21.) Garrett Jones
WAR: 1.9
High WAR: 1.6 in 2012
Jones played 437 games for the Pirates across three years under Clint Hurdle mainly in a platoon situation, providing a power bat against righties.  Overall he hit 58 home runs from 2011-2013, and had his best season in 2012 when he batted .274 with 27 home runs.  He was never quite able to duplicate the success of his rookie season in 2009, but Jones offered a solid left handed bat for the Pirates during his tenure.

20.) Jeff Locke
WAR: 0.4
High WAR: 1.1 in 2013
It wasn't too long ago that a player with Locke's stats would have been seen as the ace of the Pirates pitching staff.  Although Locke has definitely seen his share of struggles, he has in reality been a solid starting pitcher for the Pirates.  He's been a mainstay in the rotation since the start of 2013, putting up an ERA of 3.88 over 427 innings.  That includes two extremely strong half seasons, including the 2013 season when he was an All-Star, showing the he has the ability to be a very strong major league pitcher.  However, we all know that he can get lit up at times when he isn't locating his pitches, but overall since 2011 he has pitched 478 innings over 86 games (84 starts), and has had two sub-4 ERA seasons as a major league starter.  His WAR number is brought down because of a combined -0.6 WAR in 2011/2012, but at the end of the day, Jeff Locke has actually been surprisingly valuable to the Pirates.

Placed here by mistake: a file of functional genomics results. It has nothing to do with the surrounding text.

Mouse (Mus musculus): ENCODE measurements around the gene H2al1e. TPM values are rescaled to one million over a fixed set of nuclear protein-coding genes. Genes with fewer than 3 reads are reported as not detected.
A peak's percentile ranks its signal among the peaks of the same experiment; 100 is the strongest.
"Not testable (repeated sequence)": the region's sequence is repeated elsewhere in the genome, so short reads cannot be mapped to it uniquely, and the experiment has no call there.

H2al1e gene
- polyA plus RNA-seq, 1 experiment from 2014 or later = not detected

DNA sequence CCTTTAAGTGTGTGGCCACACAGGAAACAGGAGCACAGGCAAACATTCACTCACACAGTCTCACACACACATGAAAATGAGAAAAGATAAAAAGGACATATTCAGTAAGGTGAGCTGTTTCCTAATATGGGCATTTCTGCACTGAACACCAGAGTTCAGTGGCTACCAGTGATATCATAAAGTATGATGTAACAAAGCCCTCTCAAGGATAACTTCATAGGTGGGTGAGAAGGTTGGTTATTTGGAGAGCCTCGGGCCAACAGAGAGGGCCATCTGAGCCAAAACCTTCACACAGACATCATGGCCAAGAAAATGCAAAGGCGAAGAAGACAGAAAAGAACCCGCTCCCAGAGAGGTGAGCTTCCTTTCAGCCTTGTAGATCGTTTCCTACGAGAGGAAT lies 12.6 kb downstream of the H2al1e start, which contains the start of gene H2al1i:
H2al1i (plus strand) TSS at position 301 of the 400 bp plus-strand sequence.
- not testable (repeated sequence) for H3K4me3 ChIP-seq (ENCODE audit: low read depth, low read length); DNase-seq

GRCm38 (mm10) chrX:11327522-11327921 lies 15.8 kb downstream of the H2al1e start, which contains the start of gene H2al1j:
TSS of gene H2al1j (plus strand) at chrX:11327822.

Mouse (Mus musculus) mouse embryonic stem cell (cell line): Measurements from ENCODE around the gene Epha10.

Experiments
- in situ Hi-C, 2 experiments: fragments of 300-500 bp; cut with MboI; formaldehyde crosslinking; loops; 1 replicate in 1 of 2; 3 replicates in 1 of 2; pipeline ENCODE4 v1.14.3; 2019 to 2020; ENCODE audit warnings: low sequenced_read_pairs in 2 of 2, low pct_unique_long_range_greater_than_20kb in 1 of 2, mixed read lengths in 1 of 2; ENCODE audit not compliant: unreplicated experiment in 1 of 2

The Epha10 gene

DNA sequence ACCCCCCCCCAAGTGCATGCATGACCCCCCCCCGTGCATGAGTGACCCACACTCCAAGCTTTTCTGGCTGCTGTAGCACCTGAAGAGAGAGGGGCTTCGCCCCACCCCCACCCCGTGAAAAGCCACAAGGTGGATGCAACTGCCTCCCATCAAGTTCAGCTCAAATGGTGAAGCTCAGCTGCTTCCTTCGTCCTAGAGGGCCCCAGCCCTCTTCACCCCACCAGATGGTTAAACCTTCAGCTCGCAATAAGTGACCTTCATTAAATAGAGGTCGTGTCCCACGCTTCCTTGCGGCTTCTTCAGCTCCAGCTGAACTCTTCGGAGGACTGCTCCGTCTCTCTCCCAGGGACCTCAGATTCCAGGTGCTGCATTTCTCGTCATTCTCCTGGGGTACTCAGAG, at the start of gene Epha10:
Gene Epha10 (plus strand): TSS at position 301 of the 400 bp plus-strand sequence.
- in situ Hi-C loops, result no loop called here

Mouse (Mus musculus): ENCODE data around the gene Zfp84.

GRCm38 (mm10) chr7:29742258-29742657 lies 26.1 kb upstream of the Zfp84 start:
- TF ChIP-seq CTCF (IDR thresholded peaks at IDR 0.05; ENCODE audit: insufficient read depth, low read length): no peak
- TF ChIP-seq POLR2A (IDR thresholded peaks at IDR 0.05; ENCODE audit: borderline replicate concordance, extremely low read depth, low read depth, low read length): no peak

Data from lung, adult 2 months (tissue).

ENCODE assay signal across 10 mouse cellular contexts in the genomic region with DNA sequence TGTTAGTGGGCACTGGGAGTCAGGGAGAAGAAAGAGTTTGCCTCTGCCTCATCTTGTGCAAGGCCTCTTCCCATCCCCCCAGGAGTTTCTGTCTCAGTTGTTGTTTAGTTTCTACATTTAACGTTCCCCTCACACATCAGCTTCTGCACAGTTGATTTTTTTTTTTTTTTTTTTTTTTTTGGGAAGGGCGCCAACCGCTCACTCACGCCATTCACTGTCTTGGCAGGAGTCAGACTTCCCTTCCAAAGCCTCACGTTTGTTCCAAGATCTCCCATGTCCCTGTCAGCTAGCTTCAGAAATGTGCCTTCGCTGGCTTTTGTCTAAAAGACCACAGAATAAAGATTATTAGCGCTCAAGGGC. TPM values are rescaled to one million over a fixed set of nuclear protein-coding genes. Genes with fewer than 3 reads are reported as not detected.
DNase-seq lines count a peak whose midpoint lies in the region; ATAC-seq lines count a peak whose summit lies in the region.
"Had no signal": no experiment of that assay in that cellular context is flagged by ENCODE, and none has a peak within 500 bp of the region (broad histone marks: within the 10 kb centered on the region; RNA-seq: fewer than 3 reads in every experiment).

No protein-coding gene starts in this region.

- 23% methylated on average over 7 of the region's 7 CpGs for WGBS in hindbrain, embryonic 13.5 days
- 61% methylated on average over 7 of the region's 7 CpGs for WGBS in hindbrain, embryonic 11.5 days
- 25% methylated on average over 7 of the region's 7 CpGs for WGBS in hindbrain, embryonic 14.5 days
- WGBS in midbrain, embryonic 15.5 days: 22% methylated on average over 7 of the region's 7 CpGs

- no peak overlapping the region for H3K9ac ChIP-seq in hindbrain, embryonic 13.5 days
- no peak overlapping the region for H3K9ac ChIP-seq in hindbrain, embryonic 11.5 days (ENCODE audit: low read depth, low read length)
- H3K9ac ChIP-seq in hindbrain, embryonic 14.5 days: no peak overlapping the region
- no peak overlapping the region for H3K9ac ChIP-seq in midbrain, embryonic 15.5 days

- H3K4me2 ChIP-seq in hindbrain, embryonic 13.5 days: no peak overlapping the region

19.) Jared Hughes
WAR: 2.3
High WAR: 0.9+ in 2015
Believe it or not, Hughes has been with the Pirates during every season of the Hurdle era, pitching in 228 games over five seasons.  During those five seasons, he has put up three strong years compared to two average to below average years.  He is an extreme ground ball pitcher, with a 61.2% ground ball rate over that timespan, and has definitely benefitted from the Pirates use of defensive shifts.  Hughes has a 2.08 ERA combined over 2014 and 2015, and he adds a lot of value by looking pretty damn intimidating on the mound.

18.) Jeff Karstens
WAR: 3.5
High WAR: 2.5 in 2011
It seems to me that the performance of Jeff Karstens in the Pirates rotation was somewhat overlooked, but he was the best starting pitcher the Pirates had in Hurdle's first season.  That year, he posted a 3.38 ERA and a 2.5 WAR, a number that is pretty solid for a starting pitcher.  He only pitched in 49 games, including 41 starts, under Clint Hurdle, but he displayed great command in his 253 innings with a 1.71 BB/9 rate.  He was an underrated and dependable starter for Clint Hurdle over his first two years as the Pirates manager.

17.) Francisco Cervelli
WAR: 2.1 
High WAR: 2.1+ in 2015
Cervelli had a tough job of following Russell Martin as the Pirates starting catcher, but he has thrived in the starting role.  In his first 93 games as a Bucco, Cervelli has posted a .307 average and an .808 OPS while providing solid defensive value behind the plate.  He has worked extremely well with the pitching staff, and is the huge energy guy that every team needs.  If Cervelli wasn't in only his first season with the Pirates, he would be much higher on this list.